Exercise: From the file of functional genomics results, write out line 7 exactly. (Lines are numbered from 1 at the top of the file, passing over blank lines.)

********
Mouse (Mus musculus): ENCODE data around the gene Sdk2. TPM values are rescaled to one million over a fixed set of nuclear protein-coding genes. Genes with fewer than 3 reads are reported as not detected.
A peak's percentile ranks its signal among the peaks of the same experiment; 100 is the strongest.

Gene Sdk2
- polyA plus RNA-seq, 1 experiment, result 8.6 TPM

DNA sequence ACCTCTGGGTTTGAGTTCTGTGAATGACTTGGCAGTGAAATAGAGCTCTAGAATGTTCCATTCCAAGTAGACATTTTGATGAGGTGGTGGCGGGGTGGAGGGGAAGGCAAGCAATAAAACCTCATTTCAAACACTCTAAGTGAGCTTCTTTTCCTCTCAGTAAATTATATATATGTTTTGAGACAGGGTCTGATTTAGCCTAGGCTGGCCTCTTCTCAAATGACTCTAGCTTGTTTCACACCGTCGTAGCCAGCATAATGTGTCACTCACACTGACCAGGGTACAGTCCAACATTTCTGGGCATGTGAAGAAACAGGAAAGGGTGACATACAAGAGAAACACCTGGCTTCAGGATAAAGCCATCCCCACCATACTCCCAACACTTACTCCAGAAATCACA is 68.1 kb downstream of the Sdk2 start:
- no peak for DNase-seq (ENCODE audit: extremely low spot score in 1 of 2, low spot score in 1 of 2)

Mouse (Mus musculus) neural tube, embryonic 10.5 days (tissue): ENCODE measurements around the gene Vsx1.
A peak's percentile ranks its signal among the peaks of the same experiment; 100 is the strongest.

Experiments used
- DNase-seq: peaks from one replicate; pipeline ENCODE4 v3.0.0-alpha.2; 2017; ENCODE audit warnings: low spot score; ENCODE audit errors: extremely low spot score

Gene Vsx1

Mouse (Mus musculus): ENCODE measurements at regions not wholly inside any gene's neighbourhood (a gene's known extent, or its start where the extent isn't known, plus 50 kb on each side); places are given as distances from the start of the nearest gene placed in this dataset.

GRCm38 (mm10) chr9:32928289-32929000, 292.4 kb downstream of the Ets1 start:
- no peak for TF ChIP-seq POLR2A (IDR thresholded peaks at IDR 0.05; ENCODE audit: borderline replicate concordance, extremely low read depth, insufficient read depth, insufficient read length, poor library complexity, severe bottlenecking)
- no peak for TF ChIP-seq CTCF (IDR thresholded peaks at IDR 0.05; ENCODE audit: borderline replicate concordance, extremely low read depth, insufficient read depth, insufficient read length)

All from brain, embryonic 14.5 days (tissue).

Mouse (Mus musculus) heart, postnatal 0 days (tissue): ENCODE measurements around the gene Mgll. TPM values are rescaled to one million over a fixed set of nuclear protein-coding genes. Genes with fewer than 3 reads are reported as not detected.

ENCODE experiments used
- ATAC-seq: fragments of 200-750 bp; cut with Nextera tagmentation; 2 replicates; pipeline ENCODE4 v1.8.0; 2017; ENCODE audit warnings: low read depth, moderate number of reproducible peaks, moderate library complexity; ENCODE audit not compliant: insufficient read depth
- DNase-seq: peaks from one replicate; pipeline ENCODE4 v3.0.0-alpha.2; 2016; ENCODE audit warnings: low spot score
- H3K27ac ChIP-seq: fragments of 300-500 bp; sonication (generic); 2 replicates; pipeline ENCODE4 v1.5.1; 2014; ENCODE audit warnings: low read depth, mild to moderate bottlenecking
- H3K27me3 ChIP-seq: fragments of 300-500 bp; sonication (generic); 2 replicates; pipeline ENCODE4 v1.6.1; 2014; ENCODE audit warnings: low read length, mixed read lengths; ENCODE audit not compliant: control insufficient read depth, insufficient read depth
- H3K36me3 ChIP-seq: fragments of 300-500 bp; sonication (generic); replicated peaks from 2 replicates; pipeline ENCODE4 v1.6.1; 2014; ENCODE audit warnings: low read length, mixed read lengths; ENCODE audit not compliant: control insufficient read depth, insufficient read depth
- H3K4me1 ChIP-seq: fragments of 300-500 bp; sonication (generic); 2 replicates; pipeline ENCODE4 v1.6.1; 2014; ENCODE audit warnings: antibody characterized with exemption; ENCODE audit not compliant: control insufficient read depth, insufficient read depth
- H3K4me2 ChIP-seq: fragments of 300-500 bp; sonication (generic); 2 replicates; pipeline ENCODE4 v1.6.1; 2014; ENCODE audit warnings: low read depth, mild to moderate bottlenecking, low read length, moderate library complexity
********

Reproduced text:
Mouse (Mus musculus) neural tube, embryonic 10.5 days (tissue): ENCODE measurements around the gene Vsx1.